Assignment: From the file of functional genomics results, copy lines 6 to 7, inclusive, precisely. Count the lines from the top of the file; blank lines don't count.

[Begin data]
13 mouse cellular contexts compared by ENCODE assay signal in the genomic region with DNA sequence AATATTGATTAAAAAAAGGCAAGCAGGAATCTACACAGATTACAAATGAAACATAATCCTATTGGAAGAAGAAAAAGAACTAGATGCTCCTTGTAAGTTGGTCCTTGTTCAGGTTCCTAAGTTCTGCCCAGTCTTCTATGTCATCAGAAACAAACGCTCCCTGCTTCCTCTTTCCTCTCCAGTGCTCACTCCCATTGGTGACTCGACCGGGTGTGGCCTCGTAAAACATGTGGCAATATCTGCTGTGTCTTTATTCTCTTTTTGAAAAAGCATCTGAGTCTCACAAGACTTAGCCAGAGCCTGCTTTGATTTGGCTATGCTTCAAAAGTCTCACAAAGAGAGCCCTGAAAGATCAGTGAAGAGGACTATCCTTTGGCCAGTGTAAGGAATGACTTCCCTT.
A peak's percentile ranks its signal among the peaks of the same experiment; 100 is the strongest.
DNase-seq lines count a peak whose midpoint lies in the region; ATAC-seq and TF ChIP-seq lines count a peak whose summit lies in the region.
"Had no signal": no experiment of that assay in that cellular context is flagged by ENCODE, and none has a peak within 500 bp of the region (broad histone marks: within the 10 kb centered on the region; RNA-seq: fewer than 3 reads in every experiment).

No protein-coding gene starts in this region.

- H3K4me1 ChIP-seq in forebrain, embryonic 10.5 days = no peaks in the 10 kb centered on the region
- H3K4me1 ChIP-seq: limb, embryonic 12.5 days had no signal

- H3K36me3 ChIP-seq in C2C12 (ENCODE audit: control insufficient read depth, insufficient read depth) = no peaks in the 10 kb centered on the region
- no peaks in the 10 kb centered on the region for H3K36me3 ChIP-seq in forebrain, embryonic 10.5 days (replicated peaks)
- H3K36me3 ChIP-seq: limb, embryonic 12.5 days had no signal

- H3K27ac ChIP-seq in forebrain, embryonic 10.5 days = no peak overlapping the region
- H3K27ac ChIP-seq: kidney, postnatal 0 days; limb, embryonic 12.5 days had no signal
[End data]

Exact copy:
- H3K4me1 ChIP-seq in forebrain, embryonic 10.5 days = no peaks in the 10 kb centered on the region
- H3K4me1 ChIP-seq: limb, embryonic 12.5 days had no signal